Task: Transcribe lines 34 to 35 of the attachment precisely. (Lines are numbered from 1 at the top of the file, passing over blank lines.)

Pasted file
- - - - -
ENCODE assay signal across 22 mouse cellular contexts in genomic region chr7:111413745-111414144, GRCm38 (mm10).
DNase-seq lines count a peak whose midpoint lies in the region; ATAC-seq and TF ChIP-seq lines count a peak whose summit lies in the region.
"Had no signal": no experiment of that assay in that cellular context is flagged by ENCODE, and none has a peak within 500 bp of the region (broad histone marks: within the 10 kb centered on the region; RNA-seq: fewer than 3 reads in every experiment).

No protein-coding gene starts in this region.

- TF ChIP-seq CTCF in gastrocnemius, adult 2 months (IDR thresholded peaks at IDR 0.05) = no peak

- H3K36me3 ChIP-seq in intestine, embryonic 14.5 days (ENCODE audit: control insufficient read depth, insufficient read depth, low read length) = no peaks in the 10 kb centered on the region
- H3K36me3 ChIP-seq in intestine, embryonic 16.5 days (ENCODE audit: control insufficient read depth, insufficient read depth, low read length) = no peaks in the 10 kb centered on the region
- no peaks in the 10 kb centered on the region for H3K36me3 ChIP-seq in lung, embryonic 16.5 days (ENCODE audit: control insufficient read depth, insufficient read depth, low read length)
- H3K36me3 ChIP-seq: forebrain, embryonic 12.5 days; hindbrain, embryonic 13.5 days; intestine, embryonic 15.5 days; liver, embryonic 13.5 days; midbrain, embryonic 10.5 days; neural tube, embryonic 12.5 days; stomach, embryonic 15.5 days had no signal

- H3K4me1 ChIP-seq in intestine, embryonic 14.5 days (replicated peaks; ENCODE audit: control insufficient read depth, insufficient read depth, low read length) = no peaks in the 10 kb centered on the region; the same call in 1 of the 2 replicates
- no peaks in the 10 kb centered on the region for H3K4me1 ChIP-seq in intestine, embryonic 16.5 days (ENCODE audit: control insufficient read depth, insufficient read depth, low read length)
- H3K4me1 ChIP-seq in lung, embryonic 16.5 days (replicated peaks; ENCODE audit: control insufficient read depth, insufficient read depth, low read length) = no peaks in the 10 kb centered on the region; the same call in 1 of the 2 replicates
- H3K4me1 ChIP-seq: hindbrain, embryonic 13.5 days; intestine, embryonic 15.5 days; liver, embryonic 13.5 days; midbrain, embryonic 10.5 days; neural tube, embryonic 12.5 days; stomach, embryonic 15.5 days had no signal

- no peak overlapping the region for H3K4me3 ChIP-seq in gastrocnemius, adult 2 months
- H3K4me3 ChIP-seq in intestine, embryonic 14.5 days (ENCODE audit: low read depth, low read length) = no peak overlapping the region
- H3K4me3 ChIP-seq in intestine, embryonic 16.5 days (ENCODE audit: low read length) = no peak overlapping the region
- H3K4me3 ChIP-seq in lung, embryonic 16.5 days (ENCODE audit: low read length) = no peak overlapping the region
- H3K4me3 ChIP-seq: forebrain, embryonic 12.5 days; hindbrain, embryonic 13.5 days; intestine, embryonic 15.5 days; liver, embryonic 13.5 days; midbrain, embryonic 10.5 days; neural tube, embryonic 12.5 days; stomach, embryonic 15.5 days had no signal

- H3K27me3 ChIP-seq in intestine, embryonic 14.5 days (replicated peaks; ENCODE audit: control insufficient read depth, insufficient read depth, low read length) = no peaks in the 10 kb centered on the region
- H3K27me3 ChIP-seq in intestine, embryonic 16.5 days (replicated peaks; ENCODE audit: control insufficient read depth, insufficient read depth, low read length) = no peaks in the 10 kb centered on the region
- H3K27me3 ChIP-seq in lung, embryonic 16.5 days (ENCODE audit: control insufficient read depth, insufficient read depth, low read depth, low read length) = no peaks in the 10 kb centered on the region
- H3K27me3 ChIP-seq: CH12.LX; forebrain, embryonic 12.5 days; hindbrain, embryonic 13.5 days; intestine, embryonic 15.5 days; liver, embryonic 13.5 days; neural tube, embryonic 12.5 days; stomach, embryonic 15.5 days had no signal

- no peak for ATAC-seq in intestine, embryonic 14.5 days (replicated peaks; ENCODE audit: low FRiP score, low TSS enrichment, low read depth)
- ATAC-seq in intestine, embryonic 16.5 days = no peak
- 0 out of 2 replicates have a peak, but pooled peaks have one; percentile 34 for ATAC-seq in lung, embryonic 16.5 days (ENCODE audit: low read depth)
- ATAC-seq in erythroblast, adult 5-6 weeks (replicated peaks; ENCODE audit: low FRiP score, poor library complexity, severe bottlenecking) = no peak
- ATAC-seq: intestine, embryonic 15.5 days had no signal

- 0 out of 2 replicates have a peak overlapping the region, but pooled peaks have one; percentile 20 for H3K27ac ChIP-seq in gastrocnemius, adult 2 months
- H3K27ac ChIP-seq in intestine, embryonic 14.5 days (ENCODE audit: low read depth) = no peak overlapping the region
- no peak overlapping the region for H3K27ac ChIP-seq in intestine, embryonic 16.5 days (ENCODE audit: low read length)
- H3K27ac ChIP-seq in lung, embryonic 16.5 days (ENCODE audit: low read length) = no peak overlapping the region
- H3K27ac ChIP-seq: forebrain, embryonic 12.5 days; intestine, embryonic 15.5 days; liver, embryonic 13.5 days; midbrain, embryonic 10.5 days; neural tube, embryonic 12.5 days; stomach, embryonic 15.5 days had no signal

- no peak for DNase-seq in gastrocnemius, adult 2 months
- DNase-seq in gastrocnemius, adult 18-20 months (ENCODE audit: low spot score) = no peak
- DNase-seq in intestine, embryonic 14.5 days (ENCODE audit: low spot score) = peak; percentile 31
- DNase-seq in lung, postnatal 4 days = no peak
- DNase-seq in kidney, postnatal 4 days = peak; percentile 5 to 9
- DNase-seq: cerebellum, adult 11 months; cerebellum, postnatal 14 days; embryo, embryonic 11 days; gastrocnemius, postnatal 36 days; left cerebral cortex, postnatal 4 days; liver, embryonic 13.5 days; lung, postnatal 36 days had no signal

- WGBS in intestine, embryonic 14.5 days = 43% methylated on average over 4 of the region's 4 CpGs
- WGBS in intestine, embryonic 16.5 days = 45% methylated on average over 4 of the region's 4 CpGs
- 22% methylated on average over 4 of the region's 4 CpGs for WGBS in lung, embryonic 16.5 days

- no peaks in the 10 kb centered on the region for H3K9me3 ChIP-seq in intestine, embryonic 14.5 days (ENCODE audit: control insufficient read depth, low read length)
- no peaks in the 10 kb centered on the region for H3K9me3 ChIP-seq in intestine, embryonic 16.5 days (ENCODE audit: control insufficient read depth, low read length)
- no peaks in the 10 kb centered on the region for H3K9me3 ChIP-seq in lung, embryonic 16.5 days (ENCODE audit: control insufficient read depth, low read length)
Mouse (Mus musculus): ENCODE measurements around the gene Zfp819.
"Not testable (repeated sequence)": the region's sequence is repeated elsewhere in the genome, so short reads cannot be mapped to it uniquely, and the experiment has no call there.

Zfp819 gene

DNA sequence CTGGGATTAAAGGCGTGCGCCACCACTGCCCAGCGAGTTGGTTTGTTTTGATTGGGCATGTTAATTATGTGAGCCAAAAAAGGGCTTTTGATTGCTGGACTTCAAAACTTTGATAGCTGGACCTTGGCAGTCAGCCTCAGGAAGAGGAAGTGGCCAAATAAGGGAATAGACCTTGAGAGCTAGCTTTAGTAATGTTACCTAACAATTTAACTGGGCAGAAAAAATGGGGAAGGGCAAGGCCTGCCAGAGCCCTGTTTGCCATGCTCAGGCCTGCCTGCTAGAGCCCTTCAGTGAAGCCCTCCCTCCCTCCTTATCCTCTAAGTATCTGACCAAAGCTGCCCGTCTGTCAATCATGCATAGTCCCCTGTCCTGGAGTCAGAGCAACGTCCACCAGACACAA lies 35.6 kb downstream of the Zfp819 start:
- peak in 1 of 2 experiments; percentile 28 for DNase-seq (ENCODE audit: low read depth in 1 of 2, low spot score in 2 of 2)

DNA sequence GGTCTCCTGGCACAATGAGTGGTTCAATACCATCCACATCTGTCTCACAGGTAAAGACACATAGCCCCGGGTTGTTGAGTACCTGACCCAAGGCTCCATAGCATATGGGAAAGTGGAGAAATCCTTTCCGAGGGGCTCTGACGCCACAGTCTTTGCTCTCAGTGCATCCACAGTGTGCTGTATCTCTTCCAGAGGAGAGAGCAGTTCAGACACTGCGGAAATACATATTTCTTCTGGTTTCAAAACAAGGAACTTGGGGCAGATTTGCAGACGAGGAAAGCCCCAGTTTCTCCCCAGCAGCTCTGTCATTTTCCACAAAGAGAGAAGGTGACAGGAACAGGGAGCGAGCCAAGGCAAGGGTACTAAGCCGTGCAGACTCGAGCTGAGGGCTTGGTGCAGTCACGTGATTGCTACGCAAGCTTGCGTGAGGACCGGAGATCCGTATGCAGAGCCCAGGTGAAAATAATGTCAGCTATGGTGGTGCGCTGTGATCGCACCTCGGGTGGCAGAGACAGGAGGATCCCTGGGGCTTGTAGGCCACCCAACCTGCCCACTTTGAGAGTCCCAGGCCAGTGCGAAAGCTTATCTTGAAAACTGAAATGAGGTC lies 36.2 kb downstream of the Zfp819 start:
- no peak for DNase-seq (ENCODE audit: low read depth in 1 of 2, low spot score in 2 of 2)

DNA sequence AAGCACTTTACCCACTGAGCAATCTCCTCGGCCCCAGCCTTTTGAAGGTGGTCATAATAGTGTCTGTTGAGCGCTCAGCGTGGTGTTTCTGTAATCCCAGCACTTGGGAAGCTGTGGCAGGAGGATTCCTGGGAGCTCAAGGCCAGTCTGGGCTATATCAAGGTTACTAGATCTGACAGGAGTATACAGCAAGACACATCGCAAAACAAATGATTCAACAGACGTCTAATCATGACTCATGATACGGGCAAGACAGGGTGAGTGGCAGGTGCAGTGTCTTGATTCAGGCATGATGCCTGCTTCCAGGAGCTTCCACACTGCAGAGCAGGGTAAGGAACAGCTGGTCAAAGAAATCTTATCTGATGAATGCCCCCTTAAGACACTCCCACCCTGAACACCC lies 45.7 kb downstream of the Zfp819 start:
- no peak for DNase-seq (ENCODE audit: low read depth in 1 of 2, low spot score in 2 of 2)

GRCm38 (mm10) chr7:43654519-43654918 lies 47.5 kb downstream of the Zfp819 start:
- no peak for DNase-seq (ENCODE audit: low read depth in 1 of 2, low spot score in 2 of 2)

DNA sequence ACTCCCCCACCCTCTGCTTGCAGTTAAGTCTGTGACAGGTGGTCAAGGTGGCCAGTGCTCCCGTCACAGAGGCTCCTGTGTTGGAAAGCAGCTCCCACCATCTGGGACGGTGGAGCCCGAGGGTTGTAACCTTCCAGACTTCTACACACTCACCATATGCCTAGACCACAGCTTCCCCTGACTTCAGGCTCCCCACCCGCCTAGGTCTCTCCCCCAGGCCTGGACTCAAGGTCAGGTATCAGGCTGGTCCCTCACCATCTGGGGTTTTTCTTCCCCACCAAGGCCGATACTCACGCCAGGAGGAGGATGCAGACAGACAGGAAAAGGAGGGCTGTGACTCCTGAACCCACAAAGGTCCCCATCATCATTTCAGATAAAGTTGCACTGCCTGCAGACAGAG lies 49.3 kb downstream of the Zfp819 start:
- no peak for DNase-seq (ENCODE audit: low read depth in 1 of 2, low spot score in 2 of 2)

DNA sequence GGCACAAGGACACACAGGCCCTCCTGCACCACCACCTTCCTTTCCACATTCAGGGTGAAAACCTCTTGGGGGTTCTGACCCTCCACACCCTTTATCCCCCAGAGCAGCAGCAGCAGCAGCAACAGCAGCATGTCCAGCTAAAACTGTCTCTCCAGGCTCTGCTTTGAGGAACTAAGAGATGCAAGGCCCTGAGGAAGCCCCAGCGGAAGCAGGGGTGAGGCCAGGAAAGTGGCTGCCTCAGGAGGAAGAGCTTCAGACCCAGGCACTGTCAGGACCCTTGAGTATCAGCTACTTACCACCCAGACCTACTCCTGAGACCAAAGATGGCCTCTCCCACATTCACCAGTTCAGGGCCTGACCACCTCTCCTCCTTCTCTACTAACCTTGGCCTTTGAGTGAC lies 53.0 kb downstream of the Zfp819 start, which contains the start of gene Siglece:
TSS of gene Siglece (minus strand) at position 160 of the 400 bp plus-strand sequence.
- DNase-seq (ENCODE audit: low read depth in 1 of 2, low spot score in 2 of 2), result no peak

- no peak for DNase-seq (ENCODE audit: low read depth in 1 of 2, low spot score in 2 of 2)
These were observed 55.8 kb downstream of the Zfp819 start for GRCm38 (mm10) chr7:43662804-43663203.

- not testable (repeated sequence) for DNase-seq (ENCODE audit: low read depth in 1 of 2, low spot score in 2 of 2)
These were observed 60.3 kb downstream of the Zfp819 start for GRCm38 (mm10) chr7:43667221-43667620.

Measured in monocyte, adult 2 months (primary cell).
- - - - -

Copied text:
- DNase-seq in gastrocnemius, adult 18-20 months (ENCODE audit: low spot score) = no peak
- DNase-seq in intestine, embryonic 14.5 days (ENCODE audit: low spot score) = peak; percentile 31